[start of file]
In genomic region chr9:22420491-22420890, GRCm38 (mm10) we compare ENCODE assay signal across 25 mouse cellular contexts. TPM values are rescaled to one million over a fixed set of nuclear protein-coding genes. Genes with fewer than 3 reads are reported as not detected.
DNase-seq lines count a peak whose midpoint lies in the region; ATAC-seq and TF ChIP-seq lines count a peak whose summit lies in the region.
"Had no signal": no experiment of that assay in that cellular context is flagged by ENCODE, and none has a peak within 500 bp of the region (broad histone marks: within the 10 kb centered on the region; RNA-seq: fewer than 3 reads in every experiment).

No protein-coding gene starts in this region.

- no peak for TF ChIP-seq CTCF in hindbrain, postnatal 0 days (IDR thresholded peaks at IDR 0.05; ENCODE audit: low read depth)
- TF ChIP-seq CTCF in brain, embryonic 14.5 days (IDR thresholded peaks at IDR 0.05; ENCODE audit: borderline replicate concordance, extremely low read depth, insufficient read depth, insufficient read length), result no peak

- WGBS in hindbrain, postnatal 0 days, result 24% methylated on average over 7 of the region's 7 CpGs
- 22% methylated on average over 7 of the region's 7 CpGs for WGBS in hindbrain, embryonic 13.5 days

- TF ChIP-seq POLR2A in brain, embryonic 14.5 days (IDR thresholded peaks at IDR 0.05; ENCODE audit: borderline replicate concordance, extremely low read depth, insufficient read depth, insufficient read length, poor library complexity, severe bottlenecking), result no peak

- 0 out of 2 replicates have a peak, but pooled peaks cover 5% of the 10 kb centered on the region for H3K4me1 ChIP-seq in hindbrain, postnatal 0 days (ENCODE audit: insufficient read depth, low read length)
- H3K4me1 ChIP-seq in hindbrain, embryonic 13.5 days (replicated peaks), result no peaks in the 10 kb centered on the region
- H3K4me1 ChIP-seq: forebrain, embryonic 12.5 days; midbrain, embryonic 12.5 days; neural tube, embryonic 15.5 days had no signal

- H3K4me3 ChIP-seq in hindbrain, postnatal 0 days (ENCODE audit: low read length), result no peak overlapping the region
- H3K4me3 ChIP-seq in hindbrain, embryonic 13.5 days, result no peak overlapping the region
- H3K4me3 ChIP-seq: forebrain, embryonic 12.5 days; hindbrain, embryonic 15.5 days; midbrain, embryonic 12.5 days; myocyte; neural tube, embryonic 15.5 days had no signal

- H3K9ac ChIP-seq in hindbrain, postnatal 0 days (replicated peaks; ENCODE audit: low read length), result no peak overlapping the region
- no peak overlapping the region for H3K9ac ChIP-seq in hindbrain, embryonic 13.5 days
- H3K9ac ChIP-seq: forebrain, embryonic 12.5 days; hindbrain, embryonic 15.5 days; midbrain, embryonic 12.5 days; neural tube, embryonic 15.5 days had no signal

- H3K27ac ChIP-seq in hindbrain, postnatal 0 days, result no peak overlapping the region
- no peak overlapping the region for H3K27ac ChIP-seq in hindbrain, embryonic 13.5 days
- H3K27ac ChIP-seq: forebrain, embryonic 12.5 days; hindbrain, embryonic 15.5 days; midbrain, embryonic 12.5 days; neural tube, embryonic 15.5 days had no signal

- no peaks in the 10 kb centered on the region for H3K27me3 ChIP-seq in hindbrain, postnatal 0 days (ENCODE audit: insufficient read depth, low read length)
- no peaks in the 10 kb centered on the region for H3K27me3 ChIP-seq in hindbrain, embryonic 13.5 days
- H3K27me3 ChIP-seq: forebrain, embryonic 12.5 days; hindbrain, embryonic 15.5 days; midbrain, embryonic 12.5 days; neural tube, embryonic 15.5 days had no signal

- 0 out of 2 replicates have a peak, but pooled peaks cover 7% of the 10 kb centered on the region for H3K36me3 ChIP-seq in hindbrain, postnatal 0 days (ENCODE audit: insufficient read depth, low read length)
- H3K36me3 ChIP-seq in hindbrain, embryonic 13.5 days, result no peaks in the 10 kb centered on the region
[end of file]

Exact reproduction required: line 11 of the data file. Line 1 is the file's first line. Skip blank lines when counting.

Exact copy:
- H3K4me1 ChIP-seq in hindbrain, embryonic 13.5 days (replicated peaks), result no peaks in the 10 kb centered on the region